Governor Cuomo outlines 2021-22 school aid plan, boosted by federal aidOn Jan. 19, Governor Andrew Cuomo outlined a fiscal year 2022 state budget that includes a more than $2 billion increase in funding for schools next year that is dependent on federal aid.
School aid for next year will ultimately be shaped by the prospects of additional federal funding and Gov. Cuomo’s budget negotiations with the state Legislature ahead of the April 1 deadline for a new state budget. The release of the Governor’s budget is the starting point for that process.
Gov. Cuomo’s proposal consolidates several current categories of state aid that provide reimbursement to districts for specific services (see below) and introduces the “Local District Funding Adjustment” – a cut in state aid that is fully offset by new, one-time federal funds.
With the Governor’s spending plan, the Division of Budget released the “School Aid Runs,” a breakdown of how much funding each district might expect to receive based on Cuomo’s proposal.
Total School Funding: Federal and State AidAlthough federal aid makes up a significantly smaller portion of school funding in New York than state aid and local taxes, federal dollars play a significant role in Gov. Cuomo’s budget plan for next year.
The Governor’s budget proposal was based on New York receiving an additional $6 billion from Washington in a future relief package from Congress and the Biden administration. However, Gov. Cuomo said that he believes that New York is entitled to $15 billion in additional federal support and he has requested that amount.
The Governor said that if the full amount he is seeking comes through, schools may see additional funding beyond what outlined last week.
The Governor has proposed freezing the level of Foundation Aid, the largest state school aid category, for a second year in a row. Districts could face the potential for significant budget gaps in future years if federal aid expires and the state does not have new funding to replace it with.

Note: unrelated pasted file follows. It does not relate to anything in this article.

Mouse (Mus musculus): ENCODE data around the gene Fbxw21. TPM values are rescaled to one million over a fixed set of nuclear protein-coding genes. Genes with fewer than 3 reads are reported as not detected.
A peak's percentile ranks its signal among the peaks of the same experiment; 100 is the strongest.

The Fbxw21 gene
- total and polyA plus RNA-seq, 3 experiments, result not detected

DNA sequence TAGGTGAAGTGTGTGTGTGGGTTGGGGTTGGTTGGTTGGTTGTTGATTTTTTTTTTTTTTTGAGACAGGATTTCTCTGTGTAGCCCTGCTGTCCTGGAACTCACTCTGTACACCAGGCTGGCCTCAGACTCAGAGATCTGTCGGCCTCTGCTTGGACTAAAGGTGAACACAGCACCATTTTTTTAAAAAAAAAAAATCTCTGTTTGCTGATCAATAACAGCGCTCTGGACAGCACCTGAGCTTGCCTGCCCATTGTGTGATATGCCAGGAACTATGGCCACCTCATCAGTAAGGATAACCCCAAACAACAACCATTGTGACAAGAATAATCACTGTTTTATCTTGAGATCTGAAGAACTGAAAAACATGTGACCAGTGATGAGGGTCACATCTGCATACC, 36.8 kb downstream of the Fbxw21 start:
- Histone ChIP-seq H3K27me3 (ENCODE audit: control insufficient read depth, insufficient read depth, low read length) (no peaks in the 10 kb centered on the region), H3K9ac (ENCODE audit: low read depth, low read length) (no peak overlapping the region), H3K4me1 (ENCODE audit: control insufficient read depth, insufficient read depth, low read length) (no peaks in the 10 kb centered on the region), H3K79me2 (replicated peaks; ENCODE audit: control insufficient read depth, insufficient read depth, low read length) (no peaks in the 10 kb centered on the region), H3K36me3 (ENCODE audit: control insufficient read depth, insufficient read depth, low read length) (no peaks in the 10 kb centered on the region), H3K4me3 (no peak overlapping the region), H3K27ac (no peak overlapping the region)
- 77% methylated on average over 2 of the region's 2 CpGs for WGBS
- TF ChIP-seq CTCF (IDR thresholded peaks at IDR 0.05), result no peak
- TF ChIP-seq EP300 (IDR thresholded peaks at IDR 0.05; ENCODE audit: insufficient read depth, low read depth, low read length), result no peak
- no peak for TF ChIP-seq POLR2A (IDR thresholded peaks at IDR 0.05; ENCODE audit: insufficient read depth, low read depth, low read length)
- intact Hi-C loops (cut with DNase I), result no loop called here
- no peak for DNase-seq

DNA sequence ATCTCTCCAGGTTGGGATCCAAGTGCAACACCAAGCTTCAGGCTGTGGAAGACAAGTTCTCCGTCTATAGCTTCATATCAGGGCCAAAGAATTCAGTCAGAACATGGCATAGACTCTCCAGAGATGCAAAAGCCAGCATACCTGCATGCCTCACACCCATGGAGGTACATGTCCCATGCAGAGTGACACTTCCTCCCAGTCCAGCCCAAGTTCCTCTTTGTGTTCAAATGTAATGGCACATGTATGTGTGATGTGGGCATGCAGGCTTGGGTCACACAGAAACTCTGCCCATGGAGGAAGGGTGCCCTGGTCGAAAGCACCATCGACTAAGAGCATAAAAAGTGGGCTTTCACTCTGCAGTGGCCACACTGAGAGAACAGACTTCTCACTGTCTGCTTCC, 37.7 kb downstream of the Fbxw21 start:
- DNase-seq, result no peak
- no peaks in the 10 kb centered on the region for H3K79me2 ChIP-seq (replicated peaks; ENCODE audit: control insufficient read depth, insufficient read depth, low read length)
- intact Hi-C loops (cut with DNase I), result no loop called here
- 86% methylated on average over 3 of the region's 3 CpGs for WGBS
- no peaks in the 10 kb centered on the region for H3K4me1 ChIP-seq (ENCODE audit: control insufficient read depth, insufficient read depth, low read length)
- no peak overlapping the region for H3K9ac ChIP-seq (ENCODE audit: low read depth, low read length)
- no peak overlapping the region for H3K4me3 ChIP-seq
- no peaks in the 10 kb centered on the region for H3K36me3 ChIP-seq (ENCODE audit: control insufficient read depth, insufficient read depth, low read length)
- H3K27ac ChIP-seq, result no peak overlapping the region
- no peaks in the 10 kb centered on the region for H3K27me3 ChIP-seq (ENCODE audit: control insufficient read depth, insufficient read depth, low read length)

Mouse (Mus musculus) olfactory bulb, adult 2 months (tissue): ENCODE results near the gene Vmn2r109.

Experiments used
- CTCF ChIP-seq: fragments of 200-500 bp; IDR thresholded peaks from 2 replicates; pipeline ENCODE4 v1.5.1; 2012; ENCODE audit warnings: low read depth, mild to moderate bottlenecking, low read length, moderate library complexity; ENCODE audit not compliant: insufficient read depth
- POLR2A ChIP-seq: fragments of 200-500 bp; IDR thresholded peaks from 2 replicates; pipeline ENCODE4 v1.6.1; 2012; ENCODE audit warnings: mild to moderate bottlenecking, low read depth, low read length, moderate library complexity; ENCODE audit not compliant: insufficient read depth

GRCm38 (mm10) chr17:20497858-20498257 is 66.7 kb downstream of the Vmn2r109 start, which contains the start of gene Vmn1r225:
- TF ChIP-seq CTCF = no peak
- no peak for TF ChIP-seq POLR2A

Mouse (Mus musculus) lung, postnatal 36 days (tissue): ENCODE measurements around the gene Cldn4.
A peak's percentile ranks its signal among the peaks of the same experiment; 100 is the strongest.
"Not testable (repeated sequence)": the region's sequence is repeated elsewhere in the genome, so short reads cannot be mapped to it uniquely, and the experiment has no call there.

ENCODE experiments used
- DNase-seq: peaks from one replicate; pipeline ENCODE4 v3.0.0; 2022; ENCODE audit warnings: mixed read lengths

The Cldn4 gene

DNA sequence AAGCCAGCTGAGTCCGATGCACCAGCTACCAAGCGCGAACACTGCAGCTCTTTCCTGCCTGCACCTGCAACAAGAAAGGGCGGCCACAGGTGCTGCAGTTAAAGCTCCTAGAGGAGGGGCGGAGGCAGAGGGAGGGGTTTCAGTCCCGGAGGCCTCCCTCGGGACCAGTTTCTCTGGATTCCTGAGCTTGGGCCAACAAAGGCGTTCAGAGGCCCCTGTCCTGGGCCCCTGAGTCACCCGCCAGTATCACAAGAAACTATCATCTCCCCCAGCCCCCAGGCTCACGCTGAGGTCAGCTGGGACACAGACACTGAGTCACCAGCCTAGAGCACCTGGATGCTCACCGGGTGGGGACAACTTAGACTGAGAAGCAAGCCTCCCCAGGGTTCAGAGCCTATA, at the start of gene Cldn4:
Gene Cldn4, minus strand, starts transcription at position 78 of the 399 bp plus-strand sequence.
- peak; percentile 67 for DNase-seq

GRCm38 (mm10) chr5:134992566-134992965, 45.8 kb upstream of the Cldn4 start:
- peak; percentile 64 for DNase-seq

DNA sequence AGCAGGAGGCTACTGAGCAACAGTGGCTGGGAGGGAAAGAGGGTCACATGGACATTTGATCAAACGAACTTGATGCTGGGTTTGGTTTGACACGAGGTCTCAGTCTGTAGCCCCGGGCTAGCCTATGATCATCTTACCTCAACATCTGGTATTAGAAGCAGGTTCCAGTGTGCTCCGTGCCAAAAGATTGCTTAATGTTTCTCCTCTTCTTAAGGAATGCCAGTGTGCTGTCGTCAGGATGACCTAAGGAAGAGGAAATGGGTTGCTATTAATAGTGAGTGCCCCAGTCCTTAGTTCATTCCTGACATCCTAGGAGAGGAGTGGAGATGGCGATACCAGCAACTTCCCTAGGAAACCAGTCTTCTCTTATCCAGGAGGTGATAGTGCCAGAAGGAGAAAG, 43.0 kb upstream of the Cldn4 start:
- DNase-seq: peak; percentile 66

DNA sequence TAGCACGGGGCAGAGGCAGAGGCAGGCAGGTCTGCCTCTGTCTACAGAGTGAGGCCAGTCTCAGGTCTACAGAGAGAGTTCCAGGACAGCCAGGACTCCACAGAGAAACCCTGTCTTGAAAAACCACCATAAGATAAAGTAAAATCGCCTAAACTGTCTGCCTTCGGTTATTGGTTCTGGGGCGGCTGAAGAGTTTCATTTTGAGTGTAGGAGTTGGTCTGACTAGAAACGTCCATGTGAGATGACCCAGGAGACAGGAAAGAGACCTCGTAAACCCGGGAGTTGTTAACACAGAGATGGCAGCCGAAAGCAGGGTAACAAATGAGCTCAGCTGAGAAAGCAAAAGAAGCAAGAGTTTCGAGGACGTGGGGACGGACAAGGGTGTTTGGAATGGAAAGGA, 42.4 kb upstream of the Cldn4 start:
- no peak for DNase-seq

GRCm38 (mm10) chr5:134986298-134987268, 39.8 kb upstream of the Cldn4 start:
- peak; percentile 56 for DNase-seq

Proposal to Consolidate Expense-Based Reimbursements for SchoolsGov. Cuomo is also proposing to consolidate current categories of school aid into a block grant known as “Services Aid” and to eliminate future growth in these aids. The 11 categories, known as expense-based aids, provide schools with reimbursements in specific areas such as BOCES services and student transportation.
Gov. Cuomo’s proposal to restructure the way this aid is distributed includes a proposed decrease of approximately $400 million compared to the current levels of aid in the 11 categories.
Similar proposals have not been approved in the past, with education advocates and others arguing that expense-based aids are critical to sustaining programs that meet a wide range of student needs every day.
Additional Proposals Related to Education in the Governor’s BudgetOther proposals related to education in the Governor’s plan include:
- Allowing schools to receive transportation aid for expenses incurred last spring for delivering meals and instructional materials to students during the school shutdown.
- Continued funding for initiatives such as prekindergarten, after-school programs, early college high schools, P-TECH (Pathways in Technology Early College High Schools), community schools and the Smart Schools Bond Act.
- Elimination of a variety of teacher training and support programs to focus available funding on direct service for students, according to the Division of Budget.
- Elimination of $18.7 million in school district aid claims from prior years. This means schools would not receive money previously owed to them.
- Actions designed to streamline the administration of the STAR program, as well as a measure that would require Basic STAR exemption recipients who become eligible for Enhanced STAR to enroll in the Enhanced STAR tax credit (instead of the exemption program).